Will Iran Get Syria’s Uranium Stockpiles?
As war continues to rage in Syria, regional and international governments are growing increasingly concerned with the issue of Syria’s chemical weapons. The concern is that the deadly weapons will find their way into the hands of terrorists or terrorist-sponsoring nations, particularly Iran. But it is not only chemical weapons that could fall into terrorist hands. The Financial Times reports that Syria may hold a large stockpile of unenriched uranium.
Syria’s uranium stockpile first became an issue in 2007. Israeli satellite photos had revealed a facility on Syrian soil capable of producing weapons-grade nuclear material. Upon reviewing the reactor design, Israeli intelligence officials determined that the reactor was similar in design to those made by North Korea. Israeli intelligence determined that with the amount of uranium already obtained, Syria could potentially build five nuclear bombs. In September 2007, an Israeli airstrike destroyed the suspected nuclear facility in the northern Syrian town of Musalmiya. Israel claimed the facility was being used for nuclear purposes, despite Syria signing the Non-Proliferation Treaty.
In 2008, the International Atomic Energy Agency visited the site, but only found trace amounts of uranium—no stockpiles. Where did the rest of the uranium go?
This is a question that haunts many in Israel and the West. With no reactor to use the uranium, Syria can continue to hide it until it has a new reactor, or it can sell it. With the country engulfed in political and social upheaval, the option of selling the stockpile would look ever more appealing to a weakening, cash-starved government.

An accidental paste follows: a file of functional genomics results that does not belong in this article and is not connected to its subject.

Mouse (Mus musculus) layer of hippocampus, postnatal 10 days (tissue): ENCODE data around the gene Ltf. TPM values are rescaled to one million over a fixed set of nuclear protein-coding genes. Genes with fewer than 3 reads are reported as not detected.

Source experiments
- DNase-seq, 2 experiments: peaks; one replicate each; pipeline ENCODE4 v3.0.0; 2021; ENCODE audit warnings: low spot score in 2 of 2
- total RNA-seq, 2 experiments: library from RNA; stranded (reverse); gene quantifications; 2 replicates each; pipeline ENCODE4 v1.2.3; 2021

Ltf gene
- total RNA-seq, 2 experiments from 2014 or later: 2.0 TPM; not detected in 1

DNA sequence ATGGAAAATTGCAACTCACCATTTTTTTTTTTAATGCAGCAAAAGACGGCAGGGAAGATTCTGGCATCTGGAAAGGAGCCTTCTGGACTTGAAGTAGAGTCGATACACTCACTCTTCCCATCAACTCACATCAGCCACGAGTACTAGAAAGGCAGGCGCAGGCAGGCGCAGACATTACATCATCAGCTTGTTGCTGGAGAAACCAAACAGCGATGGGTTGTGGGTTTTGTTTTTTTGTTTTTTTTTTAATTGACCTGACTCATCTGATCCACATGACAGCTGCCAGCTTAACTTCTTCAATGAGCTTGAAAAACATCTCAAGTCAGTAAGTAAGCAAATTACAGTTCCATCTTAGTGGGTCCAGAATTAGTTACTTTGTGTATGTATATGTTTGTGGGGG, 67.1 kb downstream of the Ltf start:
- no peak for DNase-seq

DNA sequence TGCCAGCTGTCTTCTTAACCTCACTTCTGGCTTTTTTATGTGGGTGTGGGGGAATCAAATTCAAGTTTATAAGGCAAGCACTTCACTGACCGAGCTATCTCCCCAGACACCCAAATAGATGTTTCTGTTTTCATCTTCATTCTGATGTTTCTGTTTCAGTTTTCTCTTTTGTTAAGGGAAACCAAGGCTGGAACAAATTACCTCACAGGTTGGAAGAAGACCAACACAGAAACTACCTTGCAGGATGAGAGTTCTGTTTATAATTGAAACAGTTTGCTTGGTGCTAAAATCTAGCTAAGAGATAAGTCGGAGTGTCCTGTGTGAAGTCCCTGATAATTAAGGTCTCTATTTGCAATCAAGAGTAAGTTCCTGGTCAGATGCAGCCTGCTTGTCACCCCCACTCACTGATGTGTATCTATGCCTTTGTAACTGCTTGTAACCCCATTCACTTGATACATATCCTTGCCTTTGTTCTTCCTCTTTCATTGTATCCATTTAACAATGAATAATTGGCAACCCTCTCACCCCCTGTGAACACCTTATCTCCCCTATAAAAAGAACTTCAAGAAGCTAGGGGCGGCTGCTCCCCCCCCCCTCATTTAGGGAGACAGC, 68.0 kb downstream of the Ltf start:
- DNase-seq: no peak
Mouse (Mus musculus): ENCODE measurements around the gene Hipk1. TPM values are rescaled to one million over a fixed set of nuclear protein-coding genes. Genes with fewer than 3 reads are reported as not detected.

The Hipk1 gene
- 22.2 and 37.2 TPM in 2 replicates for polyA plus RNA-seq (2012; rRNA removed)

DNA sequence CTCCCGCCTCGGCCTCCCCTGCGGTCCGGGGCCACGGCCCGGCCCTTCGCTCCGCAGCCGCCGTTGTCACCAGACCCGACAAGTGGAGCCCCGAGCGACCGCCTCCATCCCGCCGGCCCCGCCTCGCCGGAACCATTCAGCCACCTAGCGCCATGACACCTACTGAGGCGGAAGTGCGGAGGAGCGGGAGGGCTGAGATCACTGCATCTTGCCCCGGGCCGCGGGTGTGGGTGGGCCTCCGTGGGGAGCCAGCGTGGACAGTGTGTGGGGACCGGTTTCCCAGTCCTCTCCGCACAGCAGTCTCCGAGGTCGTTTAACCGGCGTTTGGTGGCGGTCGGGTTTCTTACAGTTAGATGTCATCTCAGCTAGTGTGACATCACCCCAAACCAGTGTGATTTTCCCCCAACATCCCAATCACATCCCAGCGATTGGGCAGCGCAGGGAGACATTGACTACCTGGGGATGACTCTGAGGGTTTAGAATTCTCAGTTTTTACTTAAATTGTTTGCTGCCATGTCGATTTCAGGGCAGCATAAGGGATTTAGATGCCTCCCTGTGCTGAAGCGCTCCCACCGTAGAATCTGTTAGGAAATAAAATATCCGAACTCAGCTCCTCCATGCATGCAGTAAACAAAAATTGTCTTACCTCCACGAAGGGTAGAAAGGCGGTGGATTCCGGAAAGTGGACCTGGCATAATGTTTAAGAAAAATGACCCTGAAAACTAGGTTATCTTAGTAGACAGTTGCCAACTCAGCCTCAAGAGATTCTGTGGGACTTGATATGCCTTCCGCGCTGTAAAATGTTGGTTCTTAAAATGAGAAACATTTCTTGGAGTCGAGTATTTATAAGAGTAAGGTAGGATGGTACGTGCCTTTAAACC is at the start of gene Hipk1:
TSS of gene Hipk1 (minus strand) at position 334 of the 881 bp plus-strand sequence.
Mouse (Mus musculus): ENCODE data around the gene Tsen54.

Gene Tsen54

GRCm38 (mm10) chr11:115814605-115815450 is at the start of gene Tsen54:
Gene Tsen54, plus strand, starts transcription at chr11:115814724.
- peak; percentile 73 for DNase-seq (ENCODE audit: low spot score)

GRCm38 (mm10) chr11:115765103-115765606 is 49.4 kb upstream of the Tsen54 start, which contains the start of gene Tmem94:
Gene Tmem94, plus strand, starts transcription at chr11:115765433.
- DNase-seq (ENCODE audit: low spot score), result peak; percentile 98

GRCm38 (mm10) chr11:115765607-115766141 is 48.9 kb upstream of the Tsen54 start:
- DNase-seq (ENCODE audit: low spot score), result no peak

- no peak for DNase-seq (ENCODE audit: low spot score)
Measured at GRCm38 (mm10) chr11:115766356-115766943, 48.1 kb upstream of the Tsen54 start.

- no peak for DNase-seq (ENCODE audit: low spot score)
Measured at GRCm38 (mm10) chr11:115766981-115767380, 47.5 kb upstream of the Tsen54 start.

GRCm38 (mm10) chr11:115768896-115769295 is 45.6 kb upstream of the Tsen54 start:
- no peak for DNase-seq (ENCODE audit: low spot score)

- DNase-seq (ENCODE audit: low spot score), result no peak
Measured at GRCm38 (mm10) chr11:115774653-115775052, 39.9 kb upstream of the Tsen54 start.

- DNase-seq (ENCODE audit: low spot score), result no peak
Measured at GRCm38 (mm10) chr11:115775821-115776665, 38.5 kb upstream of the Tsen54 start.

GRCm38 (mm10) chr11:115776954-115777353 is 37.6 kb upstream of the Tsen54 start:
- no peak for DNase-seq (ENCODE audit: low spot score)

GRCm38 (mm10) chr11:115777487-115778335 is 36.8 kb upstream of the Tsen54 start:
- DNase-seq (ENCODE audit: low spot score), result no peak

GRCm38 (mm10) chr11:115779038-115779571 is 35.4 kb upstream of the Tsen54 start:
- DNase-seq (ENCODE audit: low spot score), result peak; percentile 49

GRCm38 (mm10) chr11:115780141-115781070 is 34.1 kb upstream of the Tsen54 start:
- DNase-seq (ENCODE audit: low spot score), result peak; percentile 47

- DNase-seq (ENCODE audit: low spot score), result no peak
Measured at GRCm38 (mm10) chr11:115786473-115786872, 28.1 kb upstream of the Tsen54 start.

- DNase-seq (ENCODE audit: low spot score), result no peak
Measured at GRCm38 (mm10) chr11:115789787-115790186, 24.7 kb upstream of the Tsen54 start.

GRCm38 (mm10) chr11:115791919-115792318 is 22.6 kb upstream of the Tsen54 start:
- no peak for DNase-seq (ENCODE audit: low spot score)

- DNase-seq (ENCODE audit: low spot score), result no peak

During the August 1990 Gulf War, many analysts worried about what Saddam Hussein would do with his biological and chemical weapons. Stockpiles were eventually found in Iraq, but not to the extent that Western intelligence agencies expected. At the time, analysts puzzled over where the stockpiles disappeared to. As it turned out, they went to Syria.
This time it may be Syria doing the selling. But who would be interested in such a vast stockpile?
Enter Iran. Iran would clearly jump at the chance to obtain Syria’s stockpile. Iran already struggles to find the uranium needed for its supposedly peaceful purposes.
Iran is a close ally to the current Syrian government. Should Iran purchase the uranium, it could easily be transported to Iran by air—or, since Iraq is already acting as a conduit for Iranian arms transfers to Syria, the uranium could even be transported via the overland route through Iraq.
The amount of potentially deadly weaponry in Syria is a great cause for concern.
If Iran gained control of the uranium stockpile, it would further crush any hopes the Obama administration holds for curbing Iran’s nuclear program. The Trumpet has long forecast that Iran would continue its ongoing quest for nuclear arms, despite international pressure. As Brad Macdonald wrote back in the December 2004 print edition of the Trumpet magazine, “Iran’s quest for nuclear weapons is essentially a push to establish itself as the preeminent nation in the Islamic world …. Its drive for nukes is simply a drive to become the dominant Islamic nation.” Should Iran get its hands on Syria’s uranium, it would signify another step forward on Iran’s path to fulfilling its ambition as the king of the south.